“This is the most challenging thing I’ve ever done,” Bally admits. “I bit off two mouthfuls when I started this project.”

While there are plenty of 7/8-scale and even 3/4-scale flying fighter replicas—the latter would give an F4U Corsair look-alike a wingspan of just under 30 feet—nobody has ever tried to shrink a four-engine bomber down by two-thirds and still make it flyable. Nobody but Jack Bally, of Dixon, Ill., that is. Bally is building a 1/3-scale Boeing B-17 replica that will be about the size of a Cessna 152, and it’s well on its way to completion. “I’m about 90 percent done, with 90 percent to go,” says Bally, obviously a wise old aircraft homebuilder. He has in fact built three other sportplanes already, though not nearly of his current project’s complexity. “This is the most challenging thing I’ve ever done,” he admits. “I bit off two mouthfuls when I started this project.”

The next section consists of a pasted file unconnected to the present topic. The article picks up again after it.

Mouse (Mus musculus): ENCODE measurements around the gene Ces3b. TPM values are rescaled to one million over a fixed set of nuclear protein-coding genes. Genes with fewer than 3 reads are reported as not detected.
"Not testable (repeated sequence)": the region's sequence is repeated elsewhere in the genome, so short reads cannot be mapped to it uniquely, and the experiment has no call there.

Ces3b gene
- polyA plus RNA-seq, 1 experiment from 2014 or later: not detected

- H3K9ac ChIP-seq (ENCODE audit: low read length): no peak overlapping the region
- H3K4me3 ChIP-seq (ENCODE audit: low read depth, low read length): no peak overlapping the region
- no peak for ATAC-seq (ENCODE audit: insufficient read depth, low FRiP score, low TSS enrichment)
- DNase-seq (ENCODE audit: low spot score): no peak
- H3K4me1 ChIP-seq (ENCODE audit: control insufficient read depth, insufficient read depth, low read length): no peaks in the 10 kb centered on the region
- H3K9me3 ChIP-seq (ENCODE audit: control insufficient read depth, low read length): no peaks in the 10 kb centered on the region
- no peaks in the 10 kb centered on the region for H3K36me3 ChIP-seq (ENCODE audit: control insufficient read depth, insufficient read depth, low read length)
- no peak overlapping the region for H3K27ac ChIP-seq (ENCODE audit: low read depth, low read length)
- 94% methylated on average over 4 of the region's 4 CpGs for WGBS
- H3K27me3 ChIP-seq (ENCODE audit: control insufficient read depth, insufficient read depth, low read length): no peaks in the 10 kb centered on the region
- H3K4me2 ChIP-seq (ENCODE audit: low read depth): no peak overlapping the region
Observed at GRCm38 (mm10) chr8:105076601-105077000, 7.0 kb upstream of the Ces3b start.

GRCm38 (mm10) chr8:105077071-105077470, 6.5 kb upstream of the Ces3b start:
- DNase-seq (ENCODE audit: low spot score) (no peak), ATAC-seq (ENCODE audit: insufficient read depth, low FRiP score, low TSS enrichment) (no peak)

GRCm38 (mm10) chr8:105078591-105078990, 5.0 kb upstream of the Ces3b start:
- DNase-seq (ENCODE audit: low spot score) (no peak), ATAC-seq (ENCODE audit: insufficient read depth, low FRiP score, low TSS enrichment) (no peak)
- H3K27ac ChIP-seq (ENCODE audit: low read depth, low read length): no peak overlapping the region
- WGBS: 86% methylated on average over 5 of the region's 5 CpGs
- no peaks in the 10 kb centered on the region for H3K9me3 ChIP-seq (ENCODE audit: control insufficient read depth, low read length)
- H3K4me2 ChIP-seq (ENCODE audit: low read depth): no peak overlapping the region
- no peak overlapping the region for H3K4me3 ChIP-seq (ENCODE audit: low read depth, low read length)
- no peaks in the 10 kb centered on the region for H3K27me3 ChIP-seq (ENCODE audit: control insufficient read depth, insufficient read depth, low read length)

Bally began with a detailed set of plans for a 1/9-size radio-controlled model B-17, scaled them up, and loosely based his all-metal airframe on the model’s wooden components. The pilot’s seat, instrument panel and controls fill the entire B-17 cockpit and are fully enclosed by the multi-paned canopy and cockpit roof, now a single piece hinged at one side for entry. The airplane will remain a single-seater at least for awhile, though Bally is considering putting a tandem passenger seat directly behind the pilot’s.

The faux B-17 is a remarkably accurate replica externally, and Bally can think of few compromises he’s had to make. “The gear-retraction mechanism is hydraulic and not through jackscrews, and the engines aren’t radials,” he points out. “They’re Hirth F30s, four cylinders opposed, 2-stroke, detuned from 80 hp each to about 60 because I’ll run them direct-drive.” (In order to put out the full 80 hp, the engines would have to turn so fast that a gearbox would be needed to keep prop speeds reasonable, but a total of 240 hp should be plenty for an airplane this size.)

Bally hasn’t logged the time he’s spent on his baby B-17, but he calculates that 40 hours of work on it every week for 12 years comes to just under 25,000 hours. Does he know when it will finally fly? “Oh, hell no. I once thought it should have been five years ago; now it’s still probably two or three years in the future.”